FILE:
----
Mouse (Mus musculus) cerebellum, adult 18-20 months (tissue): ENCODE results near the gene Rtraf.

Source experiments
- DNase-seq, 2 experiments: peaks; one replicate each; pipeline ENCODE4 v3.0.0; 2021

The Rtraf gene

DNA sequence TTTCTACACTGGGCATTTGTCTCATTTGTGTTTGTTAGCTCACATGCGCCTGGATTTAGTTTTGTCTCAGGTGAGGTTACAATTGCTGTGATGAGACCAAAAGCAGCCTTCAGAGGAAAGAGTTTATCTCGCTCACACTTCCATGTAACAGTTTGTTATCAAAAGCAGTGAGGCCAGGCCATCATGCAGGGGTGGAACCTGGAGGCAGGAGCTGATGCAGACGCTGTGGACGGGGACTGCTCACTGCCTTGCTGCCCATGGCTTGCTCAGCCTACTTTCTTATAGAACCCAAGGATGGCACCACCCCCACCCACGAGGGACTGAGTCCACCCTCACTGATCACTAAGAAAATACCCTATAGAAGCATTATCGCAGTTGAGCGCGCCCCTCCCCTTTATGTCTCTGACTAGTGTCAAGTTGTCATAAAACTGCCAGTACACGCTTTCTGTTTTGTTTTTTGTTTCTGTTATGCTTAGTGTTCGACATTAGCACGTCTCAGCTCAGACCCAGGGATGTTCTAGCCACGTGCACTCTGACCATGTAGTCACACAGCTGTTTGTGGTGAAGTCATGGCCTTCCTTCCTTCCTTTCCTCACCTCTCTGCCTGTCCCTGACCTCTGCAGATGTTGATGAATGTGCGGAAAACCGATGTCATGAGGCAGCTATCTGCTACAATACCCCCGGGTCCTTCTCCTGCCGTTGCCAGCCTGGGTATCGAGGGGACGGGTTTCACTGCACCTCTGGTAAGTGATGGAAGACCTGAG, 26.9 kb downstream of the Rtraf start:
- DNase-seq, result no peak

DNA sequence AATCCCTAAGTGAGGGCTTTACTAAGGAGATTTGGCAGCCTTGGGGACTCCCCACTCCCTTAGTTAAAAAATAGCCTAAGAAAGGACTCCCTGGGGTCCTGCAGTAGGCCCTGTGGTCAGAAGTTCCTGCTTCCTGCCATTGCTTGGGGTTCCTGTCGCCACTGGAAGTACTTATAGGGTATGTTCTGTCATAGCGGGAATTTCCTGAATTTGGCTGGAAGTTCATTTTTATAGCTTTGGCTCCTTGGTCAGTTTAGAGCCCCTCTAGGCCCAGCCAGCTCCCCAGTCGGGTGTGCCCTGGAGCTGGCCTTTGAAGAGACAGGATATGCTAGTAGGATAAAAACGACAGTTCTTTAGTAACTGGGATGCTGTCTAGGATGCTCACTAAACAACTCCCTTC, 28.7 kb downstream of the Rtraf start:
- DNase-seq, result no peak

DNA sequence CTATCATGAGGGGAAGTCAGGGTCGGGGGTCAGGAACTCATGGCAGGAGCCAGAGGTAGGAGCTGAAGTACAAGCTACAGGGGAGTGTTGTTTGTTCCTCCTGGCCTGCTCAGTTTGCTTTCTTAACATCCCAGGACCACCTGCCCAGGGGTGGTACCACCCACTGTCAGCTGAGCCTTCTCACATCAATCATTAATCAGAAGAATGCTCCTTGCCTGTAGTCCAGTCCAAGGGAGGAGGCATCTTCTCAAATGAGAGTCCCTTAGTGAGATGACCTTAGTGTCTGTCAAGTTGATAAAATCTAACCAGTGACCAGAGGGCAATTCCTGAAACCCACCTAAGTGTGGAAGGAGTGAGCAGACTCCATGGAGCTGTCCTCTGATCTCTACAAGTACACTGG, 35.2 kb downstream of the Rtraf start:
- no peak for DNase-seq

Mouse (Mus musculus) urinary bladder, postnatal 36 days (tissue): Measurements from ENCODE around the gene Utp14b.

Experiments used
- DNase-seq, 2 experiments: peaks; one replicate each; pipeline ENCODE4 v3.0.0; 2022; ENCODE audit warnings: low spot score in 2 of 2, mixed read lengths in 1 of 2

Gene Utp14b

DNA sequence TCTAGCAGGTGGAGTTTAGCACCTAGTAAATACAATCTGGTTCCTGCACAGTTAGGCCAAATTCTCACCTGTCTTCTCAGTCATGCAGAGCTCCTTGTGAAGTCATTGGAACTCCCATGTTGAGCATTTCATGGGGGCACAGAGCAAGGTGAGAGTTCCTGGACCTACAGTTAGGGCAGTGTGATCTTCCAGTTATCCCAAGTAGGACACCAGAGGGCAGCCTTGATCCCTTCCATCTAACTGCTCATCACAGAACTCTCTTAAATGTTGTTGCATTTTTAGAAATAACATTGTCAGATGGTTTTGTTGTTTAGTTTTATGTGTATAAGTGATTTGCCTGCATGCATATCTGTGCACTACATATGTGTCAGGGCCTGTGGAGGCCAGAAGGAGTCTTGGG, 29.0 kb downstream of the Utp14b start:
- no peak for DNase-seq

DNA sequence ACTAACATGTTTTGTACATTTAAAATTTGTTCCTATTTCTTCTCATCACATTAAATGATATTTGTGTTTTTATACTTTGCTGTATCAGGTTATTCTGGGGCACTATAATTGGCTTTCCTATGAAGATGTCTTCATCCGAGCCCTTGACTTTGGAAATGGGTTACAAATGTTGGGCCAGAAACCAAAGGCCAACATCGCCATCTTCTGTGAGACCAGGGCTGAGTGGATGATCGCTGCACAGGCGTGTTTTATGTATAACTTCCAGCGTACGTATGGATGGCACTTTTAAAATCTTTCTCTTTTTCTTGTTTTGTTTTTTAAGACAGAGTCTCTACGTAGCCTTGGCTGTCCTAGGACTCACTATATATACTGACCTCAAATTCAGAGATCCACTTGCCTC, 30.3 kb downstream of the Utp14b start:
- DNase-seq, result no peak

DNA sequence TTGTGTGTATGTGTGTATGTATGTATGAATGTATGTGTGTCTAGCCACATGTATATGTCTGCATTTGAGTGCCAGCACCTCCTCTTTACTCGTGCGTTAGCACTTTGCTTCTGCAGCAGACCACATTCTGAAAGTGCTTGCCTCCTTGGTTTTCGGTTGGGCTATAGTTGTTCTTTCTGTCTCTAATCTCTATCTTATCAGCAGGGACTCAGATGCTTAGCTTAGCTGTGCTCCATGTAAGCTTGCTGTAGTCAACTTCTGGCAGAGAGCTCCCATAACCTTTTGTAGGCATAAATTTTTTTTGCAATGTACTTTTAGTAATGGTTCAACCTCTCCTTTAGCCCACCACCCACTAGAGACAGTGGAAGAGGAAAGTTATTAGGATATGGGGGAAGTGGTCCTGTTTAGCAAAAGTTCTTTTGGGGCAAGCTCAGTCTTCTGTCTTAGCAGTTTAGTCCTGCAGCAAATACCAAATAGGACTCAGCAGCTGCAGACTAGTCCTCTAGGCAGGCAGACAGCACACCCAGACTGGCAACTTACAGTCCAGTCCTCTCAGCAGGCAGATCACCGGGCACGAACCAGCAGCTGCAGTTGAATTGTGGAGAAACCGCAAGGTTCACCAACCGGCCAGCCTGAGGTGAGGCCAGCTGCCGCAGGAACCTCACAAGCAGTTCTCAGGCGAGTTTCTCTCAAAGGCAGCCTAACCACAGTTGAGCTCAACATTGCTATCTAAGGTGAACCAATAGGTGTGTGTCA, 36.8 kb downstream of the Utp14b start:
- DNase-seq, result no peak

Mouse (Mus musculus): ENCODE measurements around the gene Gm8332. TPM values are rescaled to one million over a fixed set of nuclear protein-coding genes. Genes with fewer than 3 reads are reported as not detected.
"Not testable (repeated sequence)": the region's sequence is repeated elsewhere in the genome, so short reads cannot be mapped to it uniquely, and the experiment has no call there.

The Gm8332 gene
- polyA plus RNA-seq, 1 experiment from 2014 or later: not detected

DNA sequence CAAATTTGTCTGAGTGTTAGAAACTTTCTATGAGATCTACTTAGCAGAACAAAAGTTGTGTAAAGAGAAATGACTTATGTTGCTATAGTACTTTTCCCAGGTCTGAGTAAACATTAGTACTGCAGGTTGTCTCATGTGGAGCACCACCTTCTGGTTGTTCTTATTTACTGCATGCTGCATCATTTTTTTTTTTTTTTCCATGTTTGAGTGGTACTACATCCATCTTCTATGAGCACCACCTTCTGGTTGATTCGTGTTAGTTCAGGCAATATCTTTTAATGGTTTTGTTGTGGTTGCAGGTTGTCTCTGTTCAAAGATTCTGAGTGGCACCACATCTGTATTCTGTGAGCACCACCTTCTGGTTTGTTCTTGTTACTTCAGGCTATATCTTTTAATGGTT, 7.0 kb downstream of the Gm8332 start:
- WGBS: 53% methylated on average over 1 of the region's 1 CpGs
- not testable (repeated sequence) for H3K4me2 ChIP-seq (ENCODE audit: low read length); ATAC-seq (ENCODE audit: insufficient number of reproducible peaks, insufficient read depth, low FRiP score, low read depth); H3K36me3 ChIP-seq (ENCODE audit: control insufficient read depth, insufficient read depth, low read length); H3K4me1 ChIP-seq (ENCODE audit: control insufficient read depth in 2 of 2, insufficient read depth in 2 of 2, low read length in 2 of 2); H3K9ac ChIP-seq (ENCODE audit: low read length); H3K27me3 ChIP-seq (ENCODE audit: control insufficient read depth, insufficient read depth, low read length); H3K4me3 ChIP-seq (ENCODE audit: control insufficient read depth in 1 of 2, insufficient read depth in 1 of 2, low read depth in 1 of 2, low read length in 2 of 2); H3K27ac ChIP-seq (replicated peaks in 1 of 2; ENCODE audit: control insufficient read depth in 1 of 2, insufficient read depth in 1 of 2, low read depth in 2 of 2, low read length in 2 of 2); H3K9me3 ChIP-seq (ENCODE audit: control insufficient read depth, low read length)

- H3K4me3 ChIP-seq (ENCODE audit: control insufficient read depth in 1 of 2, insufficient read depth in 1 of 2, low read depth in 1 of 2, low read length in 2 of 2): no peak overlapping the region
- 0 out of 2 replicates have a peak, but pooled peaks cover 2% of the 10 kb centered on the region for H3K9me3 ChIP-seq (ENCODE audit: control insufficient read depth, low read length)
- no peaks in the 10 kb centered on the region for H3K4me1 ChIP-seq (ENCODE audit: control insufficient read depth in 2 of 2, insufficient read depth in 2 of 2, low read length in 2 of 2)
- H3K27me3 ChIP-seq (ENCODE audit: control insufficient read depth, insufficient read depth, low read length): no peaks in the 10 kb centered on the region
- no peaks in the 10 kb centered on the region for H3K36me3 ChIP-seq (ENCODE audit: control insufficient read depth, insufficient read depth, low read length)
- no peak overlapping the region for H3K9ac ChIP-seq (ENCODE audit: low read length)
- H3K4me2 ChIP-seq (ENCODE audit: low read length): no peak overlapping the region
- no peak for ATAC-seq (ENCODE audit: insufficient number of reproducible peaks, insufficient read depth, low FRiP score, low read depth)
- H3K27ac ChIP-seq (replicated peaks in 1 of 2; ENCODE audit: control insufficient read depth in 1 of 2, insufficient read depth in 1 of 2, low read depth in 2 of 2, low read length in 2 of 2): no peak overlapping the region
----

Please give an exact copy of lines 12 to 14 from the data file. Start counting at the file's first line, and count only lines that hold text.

Experiments used
- DNase-seq, 2 experiments: peaks; one replicate each; pipeline ENCODE4 v3.0.0; 2022; ENCODE audit warnings: low spot score in 2 of 2, mixed read lengths in 1 of 2

Gene Utp14b